Nashville standouts The New Respects are touring in support of their debut album “Here Comes Trouble.”

Band: The New Respects
Date: Sunday, April 15, 3:30 p.m.
Venue: Lagunitas Stage, The Merry Widow, 51 S. Conception St.,

Over the past decade, the nation has watched as Nashville has incubated the Southeast’s home for indie music. All the while, longtime Music City natives The New Respects have been crafting their sound and monitoring the nature of both the scene and the city.

Drummer Darius Fitzgerald recognizes the changes in the Nashville skyline and traffic. But with the growth, Fitzgerald and his bandmates also witnessed the various benefits to the Nashville indie music craze.

“It’s drawing more attention to a city that we think is awesome,” Fitzgerald explained. “It’s become more than just a country town. People are realizing that there is a lot of diversity here, and it’s awesome.”


The abundance of new talent is forcing bands to become more innovative to stand out. Fortunately, The New Respects’ eclectic, unclassified sound has made them a highlight in Nashville and beyond. The group of talented young musicians has taken indie pop rock and given it a warm, fresh infusion of soul courtesy of vocalist/guitarist Jasmine Mullen.

While their style has brought new listeners to the band’s fold, The New Respects’ trademark “pop, soul and rock ’n’ roll” sound was not its original focus. In its early years, the group focused more on indie folks endeavors.

“We’ve always played what we loved,” explained bassist Lexi Fitzgerald (Darius’ sister). “Most of us were homeschooled in Nashville, and [indie folk] was the music that was around us. Mumford & Sons was more popular. Then, we got to a phase where we were getting into more music like pop and rock ‘n’ roll. Then we started playing what we liked and what we heard. That’s how we ended up musically where we are.”

Tracks from The New Respects’ debut album will comprise the group’s SouthSounds performance. The band’s “Here Comes Trouble” EP is a release seven years in the making. Darius says the band has spent years playing some of these tracks in the live setting, adding that receiving more widespread positive feedback from an audience has given the group a new breath of inspiration.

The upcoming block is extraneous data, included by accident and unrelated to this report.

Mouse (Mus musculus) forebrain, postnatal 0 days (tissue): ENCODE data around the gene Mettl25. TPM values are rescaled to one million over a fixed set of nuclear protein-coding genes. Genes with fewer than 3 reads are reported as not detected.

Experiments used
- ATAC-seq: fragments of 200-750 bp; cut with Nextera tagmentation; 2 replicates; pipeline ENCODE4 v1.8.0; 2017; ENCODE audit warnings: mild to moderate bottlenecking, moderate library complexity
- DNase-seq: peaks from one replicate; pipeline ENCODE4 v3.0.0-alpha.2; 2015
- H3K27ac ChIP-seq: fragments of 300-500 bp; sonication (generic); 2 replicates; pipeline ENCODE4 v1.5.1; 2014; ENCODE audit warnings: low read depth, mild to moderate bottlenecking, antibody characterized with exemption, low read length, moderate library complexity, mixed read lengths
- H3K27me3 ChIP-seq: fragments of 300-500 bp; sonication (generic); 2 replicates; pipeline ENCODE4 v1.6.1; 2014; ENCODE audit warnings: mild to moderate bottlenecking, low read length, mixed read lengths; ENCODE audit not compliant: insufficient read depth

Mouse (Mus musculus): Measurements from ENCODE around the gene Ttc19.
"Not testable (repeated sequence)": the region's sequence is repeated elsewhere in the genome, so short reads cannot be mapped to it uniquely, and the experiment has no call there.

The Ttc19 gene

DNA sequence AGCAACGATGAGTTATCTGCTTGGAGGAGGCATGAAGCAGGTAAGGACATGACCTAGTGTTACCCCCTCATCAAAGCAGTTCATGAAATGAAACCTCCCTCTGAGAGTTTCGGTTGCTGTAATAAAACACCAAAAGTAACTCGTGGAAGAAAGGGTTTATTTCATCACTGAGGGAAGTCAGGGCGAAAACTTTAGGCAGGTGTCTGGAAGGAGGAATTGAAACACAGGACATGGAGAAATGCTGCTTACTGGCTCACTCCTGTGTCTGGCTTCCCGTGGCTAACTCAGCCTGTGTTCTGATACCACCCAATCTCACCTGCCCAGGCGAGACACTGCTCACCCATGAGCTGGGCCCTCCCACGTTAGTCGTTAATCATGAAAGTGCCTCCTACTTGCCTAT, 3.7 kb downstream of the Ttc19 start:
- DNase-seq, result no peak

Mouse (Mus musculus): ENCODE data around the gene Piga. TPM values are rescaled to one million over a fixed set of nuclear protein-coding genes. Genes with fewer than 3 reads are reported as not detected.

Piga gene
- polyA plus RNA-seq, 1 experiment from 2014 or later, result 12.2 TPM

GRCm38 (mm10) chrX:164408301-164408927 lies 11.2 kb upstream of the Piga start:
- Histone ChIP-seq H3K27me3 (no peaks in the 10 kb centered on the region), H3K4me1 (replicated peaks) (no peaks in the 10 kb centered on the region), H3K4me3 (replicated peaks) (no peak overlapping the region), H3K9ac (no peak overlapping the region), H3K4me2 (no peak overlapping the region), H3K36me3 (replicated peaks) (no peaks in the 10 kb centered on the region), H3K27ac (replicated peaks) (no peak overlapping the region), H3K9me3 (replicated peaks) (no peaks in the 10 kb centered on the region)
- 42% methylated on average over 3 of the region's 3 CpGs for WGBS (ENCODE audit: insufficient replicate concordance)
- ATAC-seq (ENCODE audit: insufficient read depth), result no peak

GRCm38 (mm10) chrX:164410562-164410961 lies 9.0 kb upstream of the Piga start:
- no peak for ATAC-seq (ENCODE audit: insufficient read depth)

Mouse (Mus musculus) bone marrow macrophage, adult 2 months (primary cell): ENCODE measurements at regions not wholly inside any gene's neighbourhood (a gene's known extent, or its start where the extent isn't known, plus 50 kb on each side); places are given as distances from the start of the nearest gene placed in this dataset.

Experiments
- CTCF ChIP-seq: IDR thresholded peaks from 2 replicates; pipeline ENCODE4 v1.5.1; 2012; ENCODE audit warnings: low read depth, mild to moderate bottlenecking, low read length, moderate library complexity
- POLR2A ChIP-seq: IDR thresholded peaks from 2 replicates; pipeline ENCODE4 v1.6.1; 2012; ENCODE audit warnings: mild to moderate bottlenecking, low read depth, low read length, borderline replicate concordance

“When you’re living with songs and projects for a long time, you know it in and out,” Darius says. “So, it can get boring. To see other people respond to the music and get what you’re trying to say and add their influence to what was said just excites me. It’s a breath of fresh air into the songs and the music.”

“Here Comes Trouble” opens with “Money,” which perfectly fills each measure with a warm wave of soul mixed with modern alt. rock vibes. The end result establishes a trendsetting Southern indie rock masterpiece. Lexi credits guitarist Zandy Fitzgerald as the controlling songwriter for “Money,” which takes listeners back to the days when The New Respects were struggling musicians trying to find joy and happiness without a price tag.

“There were things that we were able to do that didn’t cost anything,” Lexi says. “We would laugh with each other and go hang out with friends and really have true joy. So, we would also see people struggling with things, and they had way more money than we did. Life is so much more than we can buy … It’s about community and God and joy, and we were celebrating that with a song.”

In addition to songs from “Here Comes Trouble,” The New Respects will also entertain SouthSounds with new singles “Future” and “Something to Believe In,” two harbingers for a future studio effort Darius says is “on the horizon.”